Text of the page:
NewsNation: "Less-lethal guns offer alternative to traditional firearms"

From NewsNation:

An entrepreneur from Boston is hoping to change self-defense and give people less-lethal options to protect themselves. That’s why Bryan Ganz created the Byrna Launcher, a less-lethal self-defense tool. “It looks like a gun. It operates like a gun. It feels like a gun,” he said. “It simply doesn’t kill people like a gun.”

Byrna’s manufacturing plant is in America’s heartland. The tool is made every day, by hand, in Fort Wayne, Indiana. Ganz told NewsNation he is committed to using people to create the products. “We’re proud to be an American company,” he said. There are multiple models of the Byrna available, modeled after traditional firearms.

The Byrna pistol is designed to resemble Ganz’s Glock, which starts at $379. For a few hundred more, a less-lethal rifle offers higher power and a longer range. “This is a paintball gun on steroids,” Ganz said. Instead of paintballs, projectiles replace real bullets. Some are hard and they hurt. Others are designed to incapacitate in a single shot with pepper spray and tear gas, burning your throat and making it hard to breathe for up to 40 minutes. It’s meant to give the user time to get away.

A demonstration video shows the weapon in action as two pitbulls approach a father and his young daughter. He uses a Byrna launcher to scare them away. As people are worried about crime, they are also looking for ways to protect themselves, from surveillance video to pepper spray. “There’s been a fraying of the social fabric in America. There’s been rising crime,” Ganz said. “People want some way to protect themselves.” Ganz admits his company is leaning into that fear of crime. So far, it’s working.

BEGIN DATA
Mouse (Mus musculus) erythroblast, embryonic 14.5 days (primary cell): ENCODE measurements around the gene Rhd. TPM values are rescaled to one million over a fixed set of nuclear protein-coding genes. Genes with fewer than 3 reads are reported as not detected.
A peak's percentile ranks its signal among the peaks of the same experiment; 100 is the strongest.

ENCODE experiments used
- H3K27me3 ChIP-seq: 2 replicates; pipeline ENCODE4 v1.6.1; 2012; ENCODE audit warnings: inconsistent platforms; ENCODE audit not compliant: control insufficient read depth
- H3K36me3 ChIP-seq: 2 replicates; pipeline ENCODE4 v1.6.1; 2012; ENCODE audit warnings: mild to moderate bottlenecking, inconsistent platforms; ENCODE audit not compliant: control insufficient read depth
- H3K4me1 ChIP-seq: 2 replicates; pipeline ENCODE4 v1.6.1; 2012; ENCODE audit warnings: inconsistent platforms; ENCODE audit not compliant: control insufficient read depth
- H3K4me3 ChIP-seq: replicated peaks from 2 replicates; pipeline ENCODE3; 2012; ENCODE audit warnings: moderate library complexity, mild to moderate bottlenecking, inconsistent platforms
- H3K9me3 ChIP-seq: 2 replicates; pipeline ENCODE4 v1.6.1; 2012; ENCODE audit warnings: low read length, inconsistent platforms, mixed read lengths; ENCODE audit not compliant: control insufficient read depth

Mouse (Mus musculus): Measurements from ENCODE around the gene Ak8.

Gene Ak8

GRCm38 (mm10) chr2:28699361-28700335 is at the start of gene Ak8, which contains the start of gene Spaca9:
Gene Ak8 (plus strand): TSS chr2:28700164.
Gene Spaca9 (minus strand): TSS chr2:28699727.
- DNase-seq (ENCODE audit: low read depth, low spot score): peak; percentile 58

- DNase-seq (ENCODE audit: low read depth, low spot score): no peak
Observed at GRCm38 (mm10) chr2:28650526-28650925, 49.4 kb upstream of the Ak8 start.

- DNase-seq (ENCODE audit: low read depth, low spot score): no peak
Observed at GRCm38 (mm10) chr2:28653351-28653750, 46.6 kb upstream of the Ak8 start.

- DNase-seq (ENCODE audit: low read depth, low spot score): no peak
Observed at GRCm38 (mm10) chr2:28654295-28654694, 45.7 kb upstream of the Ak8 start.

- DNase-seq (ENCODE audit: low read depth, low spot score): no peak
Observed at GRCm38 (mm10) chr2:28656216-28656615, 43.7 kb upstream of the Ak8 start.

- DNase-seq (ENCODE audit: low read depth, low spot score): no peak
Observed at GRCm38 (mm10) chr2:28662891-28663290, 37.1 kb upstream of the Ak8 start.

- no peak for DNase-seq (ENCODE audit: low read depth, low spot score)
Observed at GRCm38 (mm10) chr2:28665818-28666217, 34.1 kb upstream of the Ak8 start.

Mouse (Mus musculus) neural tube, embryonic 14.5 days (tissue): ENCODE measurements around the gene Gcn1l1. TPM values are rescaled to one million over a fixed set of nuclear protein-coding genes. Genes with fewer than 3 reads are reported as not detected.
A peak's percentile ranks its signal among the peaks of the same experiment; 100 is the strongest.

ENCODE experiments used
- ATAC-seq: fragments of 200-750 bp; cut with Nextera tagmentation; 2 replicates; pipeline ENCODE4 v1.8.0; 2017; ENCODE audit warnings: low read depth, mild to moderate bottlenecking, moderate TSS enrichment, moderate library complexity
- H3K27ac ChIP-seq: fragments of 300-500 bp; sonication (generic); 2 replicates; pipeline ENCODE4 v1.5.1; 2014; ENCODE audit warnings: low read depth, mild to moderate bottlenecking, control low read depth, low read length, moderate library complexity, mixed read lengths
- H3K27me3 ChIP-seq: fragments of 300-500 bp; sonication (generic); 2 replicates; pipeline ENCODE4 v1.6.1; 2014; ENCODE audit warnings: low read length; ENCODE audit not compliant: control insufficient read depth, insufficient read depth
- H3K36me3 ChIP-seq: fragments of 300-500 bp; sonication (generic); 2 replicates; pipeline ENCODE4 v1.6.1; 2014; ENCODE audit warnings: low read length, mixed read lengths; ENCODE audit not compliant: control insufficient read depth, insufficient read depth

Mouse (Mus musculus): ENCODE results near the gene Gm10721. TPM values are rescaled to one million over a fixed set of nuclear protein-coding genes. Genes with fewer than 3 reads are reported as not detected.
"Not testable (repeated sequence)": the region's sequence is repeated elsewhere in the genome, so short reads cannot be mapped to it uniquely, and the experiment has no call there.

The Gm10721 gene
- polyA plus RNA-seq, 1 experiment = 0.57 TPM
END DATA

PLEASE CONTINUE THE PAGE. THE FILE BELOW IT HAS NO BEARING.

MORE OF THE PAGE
The company started in 2019 and in the last year, sales jumped 100%. The Mission Four rifle is currently sold out and other launchers have a two-week waiting list. NewsNation’s Marni Hughes had an opportunity to try the Byrna Launcher to see how it compares to a real firearm. Critics of Byrna’s less-lethal launchers are quick to point out a potential flaw, asking what would happen if someone with a launcher were confronted by someone with a real gun. Ganz disagrees with those critics. “The interesting thing is in most cases, people will pull out the Byrna launcher and they won’t need to fire,” he said. “Just pulling it out and pointing it at somebody is enough to make the assailant back off and turn around.” Ganz said while the launcher wasn’t created for police, he’s had positive feedback from law enforcement, and now the company partners with law enforcement agencies across the globe.

In the U.S., the company has deals with more than 300 agencies, from police departments to security companies, and even the Army and Navy. “We’re certainly never recommending to replace a lethal firearm, this is just another point on the continuum of force,” Ganz said. The company is also looking to partner with gun manufacturers, even though it would mean giving up a piece of the market. Ganz noted less-lethal weapons could serve as an entry point to firearms for people who have never owned a gun before.

For Ganz, the Byrna launcher has always been about offering another option to traditional firearms. But it’s also a personal issue for the father of three. “My wife died many years ago,” Ganz said. “I was a single dad of three daughters. Nothing focuses your attention on safety like being a single dad of three daughters.”

The product, he said, has proven successful with people who already use guns as well as those who haven’t. “We are resonating with gun owners like myself who want a non-lethal alternative because not every situation should involve life or death,” he said. “But it also resonates with people that are not gun owners but want some way to protect themselves in this crazy world that we live in.”


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